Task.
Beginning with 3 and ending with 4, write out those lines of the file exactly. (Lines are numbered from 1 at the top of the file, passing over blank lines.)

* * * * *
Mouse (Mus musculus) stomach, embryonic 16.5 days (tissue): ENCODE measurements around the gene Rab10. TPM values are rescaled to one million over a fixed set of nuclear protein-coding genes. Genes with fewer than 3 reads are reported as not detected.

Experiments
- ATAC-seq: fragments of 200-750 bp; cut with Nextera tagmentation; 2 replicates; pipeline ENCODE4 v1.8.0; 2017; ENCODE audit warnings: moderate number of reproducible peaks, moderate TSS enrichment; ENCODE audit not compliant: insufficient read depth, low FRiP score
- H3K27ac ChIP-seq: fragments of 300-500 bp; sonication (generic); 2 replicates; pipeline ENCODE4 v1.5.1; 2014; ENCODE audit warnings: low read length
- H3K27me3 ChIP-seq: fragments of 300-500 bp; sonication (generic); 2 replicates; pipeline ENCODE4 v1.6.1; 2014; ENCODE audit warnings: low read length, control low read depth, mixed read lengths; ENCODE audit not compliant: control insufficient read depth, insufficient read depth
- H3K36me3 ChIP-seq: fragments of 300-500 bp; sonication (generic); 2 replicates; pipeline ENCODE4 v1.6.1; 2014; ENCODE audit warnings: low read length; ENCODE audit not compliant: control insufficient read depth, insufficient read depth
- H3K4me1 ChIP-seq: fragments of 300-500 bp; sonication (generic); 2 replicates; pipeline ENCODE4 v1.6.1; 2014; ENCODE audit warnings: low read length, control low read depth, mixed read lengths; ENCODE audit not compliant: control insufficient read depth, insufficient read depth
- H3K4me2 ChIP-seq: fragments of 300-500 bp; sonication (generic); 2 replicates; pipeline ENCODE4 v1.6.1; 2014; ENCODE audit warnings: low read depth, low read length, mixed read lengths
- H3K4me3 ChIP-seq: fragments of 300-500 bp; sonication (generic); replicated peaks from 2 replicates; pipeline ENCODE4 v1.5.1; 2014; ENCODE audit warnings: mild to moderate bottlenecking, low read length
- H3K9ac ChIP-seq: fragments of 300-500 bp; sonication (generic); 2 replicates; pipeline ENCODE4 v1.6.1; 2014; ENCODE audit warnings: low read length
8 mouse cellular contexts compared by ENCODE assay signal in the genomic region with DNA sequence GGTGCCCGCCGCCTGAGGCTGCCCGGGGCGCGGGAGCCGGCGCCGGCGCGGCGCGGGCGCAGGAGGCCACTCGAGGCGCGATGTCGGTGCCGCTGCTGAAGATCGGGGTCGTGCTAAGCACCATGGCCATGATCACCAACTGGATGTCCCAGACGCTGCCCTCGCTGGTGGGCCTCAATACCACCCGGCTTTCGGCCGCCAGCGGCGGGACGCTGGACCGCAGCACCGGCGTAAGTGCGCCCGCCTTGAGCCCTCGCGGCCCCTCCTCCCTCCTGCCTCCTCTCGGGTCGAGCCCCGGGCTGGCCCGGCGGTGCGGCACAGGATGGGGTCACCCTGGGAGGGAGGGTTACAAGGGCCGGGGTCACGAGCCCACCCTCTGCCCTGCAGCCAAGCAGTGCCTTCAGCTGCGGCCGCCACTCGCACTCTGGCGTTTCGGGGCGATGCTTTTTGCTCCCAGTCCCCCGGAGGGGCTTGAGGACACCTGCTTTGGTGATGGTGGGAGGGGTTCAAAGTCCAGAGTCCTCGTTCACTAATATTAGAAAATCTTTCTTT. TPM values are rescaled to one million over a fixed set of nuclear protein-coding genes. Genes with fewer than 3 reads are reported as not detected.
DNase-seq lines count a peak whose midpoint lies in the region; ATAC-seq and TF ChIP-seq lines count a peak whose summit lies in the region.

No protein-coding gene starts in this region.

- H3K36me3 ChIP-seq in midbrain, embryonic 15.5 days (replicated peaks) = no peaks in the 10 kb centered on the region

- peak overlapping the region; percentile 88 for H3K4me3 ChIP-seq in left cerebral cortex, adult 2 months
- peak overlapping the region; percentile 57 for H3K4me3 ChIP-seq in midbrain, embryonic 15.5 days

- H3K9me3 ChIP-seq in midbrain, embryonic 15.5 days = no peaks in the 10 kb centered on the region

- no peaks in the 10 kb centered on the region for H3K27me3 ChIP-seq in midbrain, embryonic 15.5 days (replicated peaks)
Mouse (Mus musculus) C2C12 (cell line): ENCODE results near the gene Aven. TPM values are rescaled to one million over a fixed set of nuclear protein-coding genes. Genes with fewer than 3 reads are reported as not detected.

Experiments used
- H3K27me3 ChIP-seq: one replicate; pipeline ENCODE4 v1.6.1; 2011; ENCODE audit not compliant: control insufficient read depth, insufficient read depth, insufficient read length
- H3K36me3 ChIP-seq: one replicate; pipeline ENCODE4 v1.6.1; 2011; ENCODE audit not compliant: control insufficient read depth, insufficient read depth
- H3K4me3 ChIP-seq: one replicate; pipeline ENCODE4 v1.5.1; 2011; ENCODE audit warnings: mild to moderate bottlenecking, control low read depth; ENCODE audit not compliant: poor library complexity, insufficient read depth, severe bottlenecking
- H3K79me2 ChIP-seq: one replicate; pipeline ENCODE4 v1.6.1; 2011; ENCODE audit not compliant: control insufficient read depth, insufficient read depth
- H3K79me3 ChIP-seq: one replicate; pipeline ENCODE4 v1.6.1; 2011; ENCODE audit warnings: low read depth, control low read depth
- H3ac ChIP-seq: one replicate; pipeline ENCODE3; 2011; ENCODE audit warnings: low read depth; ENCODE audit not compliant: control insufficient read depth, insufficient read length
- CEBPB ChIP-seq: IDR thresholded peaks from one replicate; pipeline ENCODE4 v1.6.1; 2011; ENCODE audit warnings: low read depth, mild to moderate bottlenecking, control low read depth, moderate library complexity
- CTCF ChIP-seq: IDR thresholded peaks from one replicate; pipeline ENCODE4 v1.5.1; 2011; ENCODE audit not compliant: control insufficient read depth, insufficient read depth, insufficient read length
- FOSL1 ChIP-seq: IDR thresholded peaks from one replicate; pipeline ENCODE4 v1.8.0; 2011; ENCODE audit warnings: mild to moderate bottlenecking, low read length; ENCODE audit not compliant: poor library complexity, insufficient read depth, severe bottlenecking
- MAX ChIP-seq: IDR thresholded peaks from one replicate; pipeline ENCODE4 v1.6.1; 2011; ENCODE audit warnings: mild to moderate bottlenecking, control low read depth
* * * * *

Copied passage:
- ATAC-seq: fragments of 200-750 bp; cut with Nextera tagmentation; 2 replicates; pipeline ENCODE4 v1.8.0; 2017; ENCODE audit warnings: moderate number of reproducible peaks, moderate TSS enrichment; ENCODE audit not compliant: insufficient read depth, low FRiP score
- H3K27ac ChIP-seq: fragments of 300-500 bp; sonication (generic); 2 replicates; pipeline ENCODE4 v1.5.1; 2014; ENCODE audit warnings: low read length